Matt Goss claimed his maiden grand tour stage win when he took out stage 9 of the Giro d'Italia last year so you wouldn't have blamed him if he was disappointed not to be joining the HTC-Highroad team in Milan next week. The 24-year-old however says that it's all part of the plan.
Goss, who capped a magnificent start to 2011 with victory at Milan-San Remo in March, will instead take on the Tour of California for the first time in his career where he plans to add to his winning ways.
"I'd really prefer to go to the Tour and if everything goes well, that's where I should be going," he told Cyclingnews before heading out to train around his Monaco base. "Then also with the Vuelta – that will be really nice preparation for the Worlds I think that's a really nice way to finish the season. To do the Giro, I'd have to do all three grand tours if everything went right and I think that's a bit much – especially after having a full-on classics program."
On the day of our interview, Goss has only been back on the bike for a week but is confident that he can come up with the goods on the loops around Lake Tahoe which form the Tour of California's 191km opening stage.
"The first stage really suits me," he said. "There's a little climb not far from the finish... There's also a few sprint stages after that but my main focus is going to be on those first few days to try and get something there and then I can try and use the last part of the race for race fitness."
Down but not out following Milan-San Remo
Goss became the second Australian after Stuart O'Grady to claim one of cycling's monuments with his win over Fabian Cancellara at La Primavera.
"It's certainly changed my outlook," he said of the win. "I go into these races now not hoping that one day it's a race that I'll win, but with aspirations to do well in all of them. I expect results because I know now that it can happen."
It would be an understatement to suggest Goss' win resulted in the 24-year-old from Launceston living off a massive buzz in the days that followed. Like so many other riders however, Goss was forced back to earth with the flu. It was his body telling him to back off. He could have continued racing and "pushed it" at Gent-Wevelgem, his other target for the Classics, but in the end the risk just wasn't worth it. It was a let down.
"Sometimes the body just gets a bit tired and it becomes harder to recover," Goss said before adding this ominous warning for future seasons. "I think if I hadn't of been sick then I would have had a lot more to look forward to."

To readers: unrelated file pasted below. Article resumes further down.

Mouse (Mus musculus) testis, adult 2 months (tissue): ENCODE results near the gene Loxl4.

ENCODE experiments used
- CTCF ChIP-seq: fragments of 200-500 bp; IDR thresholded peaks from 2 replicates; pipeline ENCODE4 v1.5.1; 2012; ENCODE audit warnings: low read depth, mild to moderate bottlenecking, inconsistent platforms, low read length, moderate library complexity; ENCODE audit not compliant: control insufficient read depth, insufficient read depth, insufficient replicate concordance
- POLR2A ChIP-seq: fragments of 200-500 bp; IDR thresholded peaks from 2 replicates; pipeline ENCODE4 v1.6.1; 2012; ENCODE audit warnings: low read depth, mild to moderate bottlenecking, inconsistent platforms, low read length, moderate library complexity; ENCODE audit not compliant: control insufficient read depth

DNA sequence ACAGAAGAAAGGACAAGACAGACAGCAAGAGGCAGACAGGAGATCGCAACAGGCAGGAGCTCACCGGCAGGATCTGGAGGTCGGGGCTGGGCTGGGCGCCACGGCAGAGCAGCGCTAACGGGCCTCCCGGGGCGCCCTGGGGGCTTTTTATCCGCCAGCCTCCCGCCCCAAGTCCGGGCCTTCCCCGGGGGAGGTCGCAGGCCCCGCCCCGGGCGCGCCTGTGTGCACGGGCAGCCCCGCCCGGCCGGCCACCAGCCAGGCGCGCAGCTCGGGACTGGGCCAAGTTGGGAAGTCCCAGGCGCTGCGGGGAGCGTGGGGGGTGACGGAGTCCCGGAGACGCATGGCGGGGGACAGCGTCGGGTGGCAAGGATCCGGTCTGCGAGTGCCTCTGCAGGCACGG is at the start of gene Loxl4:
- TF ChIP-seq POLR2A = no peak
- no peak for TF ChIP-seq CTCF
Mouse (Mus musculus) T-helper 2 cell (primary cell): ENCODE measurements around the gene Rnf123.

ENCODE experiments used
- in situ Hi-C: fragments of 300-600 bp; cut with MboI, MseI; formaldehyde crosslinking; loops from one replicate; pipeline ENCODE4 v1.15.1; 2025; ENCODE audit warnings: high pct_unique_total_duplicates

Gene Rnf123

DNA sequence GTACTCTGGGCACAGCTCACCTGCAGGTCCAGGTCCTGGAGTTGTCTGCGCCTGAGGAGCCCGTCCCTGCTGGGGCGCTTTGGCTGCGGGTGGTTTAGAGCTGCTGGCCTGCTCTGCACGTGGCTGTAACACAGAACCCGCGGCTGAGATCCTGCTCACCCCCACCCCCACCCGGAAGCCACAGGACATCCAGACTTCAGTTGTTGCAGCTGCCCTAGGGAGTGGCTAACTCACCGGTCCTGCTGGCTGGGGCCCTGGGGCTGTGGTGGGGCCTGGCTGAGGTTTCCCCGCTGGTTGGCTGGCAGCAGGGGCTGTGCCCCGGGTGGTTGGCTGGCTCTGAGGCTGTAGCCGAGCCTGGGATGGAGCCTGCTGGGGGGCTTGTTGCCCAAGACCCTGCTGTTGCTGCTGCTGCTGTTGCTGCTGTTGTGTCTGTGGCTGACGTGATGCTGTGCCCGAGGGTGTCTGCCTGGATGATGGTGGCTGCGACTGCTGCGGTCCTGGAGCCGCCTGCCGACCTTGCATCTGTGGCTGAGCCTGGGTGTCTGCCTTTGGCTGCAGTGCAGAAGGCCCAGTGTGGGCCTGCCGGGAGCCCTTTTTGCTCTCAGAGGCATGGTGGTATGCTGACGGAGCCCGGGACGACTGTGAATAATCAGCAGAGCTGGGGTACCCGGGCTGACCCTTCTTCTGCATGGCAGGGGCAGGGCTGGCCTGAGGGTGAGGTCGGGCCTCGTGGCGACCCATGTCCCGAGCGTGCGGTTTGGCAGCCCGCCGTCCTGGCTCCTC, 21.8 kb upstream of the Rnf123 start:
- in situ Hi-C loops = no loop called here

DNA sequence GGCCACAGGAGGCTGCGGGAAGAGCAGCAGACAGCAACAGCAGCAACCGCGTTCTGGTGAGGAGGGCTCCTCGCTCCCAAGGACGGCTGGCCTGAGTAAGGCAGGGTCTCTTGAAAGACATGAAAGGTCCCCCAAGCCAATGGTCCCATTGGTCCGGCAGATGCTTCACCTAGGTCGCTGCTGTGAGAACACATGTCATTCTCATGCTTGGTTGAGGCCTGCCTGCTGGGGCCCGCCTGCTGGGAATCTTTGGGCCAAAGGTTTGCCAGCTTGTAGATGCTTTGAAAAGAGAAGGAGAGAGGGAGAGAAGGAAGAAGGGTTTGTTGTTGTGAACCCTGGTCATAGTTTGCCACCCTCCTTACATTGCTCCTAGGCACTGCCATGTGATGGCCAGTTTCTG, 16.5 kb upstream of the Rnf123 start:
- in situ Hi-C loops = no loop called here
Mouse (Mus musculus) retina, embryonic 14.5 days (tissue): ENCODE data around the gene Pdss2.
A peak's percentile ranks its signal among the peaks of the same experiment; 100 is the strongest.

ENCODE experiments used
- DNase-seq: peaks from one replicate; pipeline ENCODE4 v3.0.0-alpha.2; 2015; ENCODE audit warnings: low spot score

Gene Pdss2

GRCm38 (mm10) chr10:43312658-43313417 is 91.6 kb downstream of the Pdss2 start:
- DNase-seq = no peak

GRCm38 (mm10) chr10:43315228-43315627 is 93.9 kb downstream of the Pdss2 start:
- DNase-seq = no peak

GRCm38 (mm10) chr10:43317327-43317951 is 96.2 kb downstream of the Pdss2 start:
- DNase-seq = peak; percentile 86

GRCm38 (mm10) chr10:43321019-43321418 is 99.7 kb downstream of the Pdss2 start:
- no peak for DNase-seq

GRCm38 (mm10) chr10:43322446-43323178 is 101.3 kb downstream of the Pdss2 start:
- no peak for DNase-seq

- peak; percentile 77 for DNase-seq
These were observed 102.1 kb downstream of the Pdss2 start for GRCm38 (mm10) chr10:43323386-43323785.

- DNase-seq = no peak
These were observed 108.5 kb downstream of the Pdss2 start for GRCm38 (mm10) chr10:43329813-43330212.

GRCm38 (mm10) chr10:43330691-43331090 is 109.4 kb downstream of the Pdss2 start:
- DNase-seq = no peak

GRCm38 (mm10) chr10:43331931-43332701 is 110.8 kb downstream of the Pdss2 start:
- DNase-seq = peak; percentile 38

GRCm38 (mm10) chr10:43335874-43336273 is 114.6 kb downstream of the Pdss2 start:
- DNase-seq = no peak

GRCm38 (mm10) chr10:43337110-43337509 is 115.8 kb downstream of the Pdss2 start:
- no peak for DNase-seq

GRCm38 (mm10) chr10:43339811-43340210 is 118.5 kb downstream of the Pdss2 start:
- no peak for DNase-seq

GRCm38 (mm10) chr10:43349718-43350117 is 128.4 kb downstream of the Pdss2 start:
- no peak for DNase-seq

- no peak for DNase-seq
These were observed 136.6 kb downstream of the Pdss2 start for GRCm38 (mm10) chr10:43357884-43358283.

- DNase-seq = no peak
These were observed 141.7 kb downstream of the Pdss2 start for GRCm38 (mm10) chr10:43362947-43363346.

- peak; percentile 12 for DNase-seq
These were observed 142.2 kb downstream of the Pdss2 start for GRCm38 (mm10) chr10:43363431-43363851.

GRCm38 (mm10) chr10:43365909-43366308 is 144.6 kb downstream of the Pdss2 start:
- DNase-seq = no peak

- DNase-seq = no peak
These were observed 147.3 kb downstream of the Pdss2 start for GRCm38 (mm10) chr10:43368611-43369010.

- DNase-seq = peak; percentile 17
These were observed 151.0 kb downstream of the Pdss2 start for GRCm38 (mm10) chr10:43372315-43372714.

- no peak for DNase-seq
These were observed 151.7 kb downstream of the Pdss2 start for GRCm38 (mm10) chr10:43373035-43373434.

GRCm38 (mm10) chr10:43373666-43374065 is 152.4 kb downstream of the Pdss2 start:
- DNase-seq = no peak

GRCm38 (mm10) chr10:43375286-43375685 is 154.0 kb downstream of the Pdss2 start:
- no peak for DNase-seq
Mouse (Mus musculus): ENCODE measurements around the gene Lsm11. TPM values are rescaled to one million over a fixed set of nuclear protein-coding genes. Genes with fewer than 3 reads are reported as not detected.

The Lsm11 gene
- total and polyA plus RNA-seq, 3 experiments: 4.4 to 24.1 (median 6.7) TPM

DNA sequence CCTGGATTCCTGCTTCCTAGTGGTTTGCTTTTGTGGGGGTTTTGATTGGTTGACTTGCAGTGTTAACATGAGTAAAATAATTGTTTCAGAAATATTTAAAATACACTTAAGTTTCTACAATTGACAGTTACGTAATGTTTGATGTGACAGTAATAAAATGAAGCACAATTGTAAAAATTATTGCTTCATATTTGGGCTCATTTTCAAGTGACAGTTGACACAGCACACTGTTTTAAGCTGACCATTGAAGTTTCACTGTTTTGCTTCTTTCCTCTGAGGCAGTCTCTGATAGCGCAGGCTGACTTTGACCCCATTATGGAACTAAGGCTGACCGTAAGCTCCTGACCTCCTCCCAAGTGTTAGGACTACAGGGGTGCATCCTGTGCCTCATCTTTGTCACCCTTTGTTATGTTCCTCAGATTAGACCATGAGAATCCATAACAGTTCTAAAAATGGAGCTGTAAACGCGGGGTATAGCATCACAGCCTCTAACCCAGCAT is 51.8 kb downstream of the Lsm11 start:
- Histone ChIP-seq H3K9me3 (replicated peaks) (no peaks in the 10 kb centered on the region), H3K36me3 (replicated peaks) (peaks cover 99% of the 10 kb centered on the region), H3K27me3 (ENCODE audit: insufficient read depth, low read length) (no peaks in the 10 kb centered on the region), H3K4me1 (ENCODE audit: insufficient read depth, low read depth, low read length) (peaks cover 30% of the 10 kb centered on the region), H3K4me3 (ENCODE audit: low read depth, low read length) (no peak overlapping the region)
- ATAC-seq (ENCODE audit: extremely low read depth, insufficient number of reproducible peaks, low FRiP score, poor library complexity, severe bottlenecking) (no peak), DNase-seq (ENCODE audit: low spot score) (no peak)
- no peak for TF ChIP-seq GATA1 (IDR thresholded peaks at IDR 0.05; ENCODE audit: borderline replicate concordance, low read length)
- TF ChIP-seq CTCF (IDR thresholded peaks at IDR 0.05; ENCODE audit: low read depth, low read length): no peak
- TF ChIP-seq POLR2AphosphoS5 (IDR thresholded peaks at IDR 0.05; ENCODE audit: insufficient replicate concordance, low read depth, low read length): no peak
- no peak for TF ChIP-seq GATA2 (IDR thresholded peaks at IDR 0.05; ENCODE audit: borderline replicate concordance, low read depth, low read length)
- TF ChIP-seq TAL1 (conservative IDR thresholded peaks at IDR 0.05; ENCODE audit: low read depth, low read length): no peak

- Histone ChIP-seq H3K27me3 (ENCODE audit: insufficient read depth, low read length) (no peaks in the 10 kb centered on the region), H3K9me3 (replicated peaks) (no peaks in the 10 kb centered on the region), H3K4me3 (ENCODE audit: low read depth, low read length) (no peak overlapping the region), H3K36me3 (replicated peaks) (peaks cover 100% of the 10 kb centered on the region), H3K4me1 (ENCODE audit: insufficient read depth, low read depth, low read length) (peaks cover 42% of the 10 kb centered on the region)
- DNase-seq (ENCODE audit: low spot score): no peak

Money doesn't always talk
Apart from his win at the Giro in 2010, there was also stage wins at the Tour of Denmark, in the team time trial at the Vuelta and in the GP Ouest Plouay. Goss then proved to be the form rider of the Australian summer, despite missing out, by just 2 seconds, on the overall win at the Tour Down Under. The roll continued with a stage win in Oman before finishing second at Paris-Nice.
Putting it simply, it's those kind of results that make contract negotiations a breeze and Goss has a quick chuckle to himself when the topic is raised.
"There's been a lot of interest," Goss, now in his fifth year as a professional, admitted. Back when his first major contract was negotiated, he jokes that he wasn't entirely sure what he'd agreed to, so intimidated was he by CSC's Bjarne Riis. Goss stepped up again at the end of 2009 to sign on with HTC-Columbia as the team was then known but two years on, his objectives in finding the right contract are similar despite talk of a bidding war for his services.
"Everyone's talking about the money but it's not really about that for me at this point because it's still so early in my career and I've still got to grow as a rider quite a lot," he rationalised. "The team I'm with has been really great and has been perfect for me. I've got to go to, or stay, at the place that's going to help me grow and take the next step as a bike rider."
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